Beatrice and Benedick

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I finally got around to reading the book I blogged about back in April*. It is simultaneously more and less than I thought it would be. It is more in terms of being its own novel, a complete and full-formed piece which uses Shakespeare’s characters, and less in that this makes the characters in the novel the author’s creations and not necessarily my interpretation of Shakespeare’s originals**.

Marina is not content to weave only Much Ado About Nothing into her novel – it is rich with both other Shakespearean characters and with true history***. This did means that one point [SPOILER ALERT] I actually had to stop reading to process the fact that the current plot had Beatrice exiling Romeo from Verona while Benedick sailed with the Armada. Yes, you read that right. Entwined with the history and literature was a nice additional conspiracy theory on the origins of Shakespeare (I’m not calling it a spoiler since I saw it coming from VERY early on) which entertained me even as it utterly failed to convince.

This was an expansion of Much Ado rather than a re-telling or a prequel, and ended up with a lot of doubling up on lines and storylines which was less effective than you might think – I found myself spending much of the first half trying to work out if it was all a twisted version of Much Ado or if it would happen again, and the random interjection of lines and characters from other plays**** pulled me out of the action.

It seems to me that if you are revising and substantial adding to an existing piece, it would be possible to come up with better, not lesser justifications for peoples’ actions. In this Marina utterly failed – Don John, Conrade and Borachio all seem to end up more one-dimensional, not less. Don John is originally Don Pedro’s steward and goes from trusted retainer whose bastardry is unfortunate, to being whipped in public for mis-management to the “plain-dealing villain” of the play in three mentions. Meanwhile Conrade and Borachio go from being described as “they drank too much, but they were honest fellows” to “brothers of the bottle; one fat, one thin, both wicked” with no on-page appearances in-between. It fits particularly poorly with the novel’s theme that honour is not what it seems that the villains should be seemingly forced into the role to constrain the author to come back to Shakespeare’s text.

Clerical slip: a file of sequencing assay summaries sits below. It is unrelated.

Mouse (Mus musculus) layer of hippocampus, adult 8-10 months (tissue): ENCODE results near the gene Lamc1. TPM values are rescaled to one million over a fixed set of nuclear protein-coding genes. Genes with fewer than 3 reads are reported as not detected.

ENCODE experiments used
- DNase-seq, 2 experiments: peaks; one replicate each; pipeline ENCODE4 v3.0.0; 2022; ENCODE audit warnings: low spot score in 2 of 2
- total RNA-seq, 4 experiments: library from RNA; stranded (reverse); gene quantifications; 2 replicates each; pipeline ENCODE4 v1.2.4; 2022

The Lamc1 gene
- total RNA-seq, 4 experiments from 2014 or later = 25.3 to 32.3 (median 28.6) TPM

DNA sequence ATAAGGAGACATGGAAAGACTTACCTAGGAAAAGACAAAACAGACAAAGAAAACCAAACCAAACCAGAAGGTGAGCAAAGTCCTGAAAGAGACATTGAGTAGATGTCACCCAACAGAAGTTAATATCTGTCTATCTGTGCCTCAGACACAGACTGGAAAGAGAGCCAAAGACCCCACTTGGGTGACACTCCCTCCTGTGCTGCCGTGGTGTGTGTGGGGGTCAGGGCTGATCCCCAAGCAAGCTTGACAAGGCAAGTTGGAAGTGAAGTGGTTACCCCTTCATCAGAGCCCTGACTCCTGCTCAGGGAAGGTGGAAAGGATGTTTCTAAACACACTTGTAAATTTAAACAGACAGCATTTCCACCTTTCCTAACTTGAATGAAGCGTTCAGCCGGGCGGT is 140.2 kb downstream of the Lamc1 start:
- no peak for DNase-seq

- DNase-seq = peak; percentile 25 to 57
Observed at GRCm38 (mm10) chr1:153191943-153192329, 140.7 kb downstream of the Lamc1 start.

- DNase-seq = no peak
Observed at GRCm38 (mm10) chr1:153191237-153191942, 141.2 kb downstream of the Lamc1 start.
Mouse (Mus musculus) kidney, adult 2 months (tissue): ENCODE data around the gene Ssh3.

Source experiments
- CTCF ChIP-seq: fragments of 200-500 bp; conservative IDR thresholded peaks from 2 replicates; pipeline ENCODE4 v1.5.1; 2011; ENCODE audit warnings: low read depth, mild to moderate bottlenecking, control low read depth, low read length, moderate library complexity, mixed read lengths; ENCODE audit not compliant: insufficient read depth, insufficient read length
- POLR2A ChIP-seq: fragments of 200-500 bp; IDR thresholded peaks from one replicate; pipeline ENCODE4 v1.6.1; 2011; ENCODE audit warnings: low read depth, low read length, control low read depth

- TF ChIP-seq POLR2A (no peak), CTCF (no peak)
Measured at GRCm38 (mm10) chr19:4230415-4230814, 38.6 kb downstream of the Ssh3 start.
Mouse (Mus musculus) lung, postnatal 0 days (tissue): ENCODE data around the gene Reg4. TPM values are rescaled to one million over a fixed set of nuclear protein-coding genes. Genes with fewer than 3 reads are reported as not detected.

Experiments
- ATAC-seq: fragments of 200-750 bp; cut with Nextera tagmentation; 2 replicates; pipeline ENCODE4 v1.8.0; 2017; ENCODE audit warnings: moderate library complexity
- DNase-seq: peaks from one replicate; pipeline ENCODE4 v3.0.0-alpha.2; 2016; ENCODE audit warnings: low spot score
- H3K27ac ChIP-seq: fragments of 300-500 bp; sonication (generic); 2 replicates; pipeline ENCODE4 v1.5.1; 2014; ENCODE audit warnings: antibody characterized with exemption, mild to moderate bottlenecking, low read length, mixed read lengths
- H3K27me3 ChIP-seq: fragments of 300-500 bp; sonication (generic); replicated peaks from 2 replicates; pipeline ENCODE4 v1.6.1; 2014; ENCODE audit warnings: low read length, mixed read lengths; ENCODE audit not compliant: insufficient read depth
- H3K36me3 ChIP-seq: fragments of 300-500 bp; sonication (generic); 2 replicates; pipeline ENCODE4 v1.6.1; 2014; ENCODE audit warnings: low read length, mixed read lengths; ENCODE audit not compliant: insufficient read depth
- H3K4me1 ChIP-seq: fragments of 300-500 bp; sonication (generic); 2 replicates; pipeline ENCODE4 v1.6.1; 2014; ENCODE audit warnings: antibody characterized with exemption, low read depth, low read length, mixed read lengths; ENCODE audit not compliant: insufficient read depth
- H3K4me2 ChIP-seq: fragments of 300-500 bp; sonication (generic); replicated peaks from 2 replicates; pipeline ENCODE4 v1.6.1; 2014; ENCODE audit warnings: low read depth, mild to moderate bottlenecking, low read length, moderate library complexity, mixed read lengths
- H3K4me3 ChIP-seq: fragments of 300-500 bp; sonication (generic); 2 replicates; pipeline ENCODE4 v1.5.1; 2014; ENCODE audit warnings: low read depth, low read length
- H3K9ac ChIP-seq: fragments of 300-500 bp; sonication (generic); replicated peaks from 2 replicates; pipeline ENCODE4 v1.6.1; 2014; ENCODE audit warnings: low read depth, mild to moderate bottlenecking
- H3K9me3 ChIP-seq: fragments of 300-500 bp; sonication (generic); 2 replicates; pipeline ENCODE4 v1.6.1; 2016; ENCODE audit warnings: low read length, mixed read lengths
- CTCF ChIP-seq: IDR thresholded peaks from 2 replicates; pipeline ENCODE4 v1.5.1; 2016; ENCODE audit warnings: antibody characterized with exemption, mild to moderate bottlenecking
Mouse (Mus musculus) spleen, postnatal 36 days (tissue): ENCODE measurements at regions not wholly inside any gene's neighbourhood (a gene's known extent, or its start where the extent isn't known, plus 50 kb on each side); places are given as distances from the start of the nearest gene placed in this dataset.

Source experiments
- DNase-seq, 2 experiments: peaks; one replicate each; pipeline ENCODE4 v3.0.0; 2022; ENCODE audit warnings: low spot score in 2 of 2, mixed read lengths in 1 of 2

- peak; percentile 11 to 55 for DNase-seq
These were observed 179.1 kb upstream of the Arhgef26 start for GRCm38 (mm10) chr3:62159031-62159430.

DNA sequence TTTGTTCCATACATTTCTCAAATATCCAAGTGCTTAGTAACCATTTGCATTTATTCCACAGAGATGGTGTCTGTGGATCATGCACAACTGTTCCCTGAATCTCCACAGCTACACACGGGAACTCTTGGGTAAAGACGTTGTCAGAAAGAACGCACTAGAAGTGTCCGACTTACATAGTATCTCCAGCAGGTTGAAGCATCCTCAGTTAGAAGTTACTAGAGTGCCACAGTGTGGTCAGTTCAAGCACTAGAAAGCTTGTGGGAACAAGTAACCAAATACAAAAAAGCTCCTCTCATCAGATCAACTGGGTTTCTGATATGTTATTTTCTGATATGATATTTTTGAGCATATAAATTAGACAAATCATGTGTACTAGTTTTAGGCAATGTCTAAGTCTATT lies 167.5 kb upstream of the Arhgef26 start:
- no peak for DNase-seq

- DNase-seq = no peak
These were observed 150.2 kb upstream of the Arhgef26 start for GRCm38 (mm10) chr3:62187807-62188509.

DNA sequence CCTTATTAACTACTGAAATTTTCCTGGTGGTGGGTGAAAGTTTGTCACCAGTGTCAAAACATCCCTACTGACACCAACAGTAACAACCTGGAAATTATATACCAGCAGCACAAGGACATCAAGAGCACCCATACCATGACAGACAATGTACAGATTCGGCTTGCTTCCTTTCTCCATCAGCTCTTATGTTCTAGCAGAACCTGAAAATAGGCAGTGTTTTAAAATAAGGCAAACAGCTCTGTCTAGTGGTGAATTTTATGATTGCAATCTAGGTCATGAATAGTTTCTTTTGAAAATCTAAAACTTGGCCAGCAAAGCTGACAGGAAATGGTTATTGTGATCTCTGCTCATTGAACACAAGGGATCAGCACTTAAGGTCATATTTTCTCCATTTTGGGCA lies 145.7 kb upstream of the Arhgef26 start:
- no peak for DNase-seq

The non-Shakespeare-related parts of the novel told a rich and meaty story. I think, on balance, I would have been better pleased if she had told it without tying it to Shakespeare.


* If you think this gives you an idea of the size of my unread books pile, you’d be wrong. It is MUCH BIGGER than that.

** I probably shouldn’t moan about it too much. I’ve read an awful lot of oh-god-how-did-this-get-published sequels to Jane Austen novels in my time.

*** The factually-accurate type that Shakespeare was not so red-hot on.

**** This break in the suspension of disbelief was brought to you by Othello, Paris, Sebastian, and the lines “words, words, words”, “what manner of man”, and “put out the light”.*****

***** That got a little bit Sesame Street.

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3 thoughts on “Beatrice and Benedick

  1. Risky old thing, taking on the Bard, or any literary giant. I’d feel more than a little nervous trying to mimic or include Shakespeare or Dickens or Austen. You have to REALLY know what you’re doing, or you’re in danger of showing that your talent is so much less than theirs (which for 99.9 recurring percent of writers – it is.) Shame. sounds like it might have been interesting if it wasn’t so forced

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    • It was nothing so obvious as mimicry – just an odd fusion of historical fact (the Armada), Shakespearean characters, and the man himself which managed to be less than the sum of several halfway decent parts. It’s the sort of thing I’d urge folks to borrow from the library – not bad, intriguing in parts, but not top of the must-read list…

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      • I remember being advised a long time ago by a literary consultant, to be very cautious about including real historical characters in your work because writing them convincingly can be a tough trick to pull off. I think it was probably a polite way of her saying (with some justification at the time) that I wasn’t good enough to write about Elizabeth I, Francis Walsingham and Robert Dudley successfully! Readers come to historical characters with an existing idea of what they should be like – tricky to write.
        Well, at least the author was ambitious, even if not entirely successful 🙂

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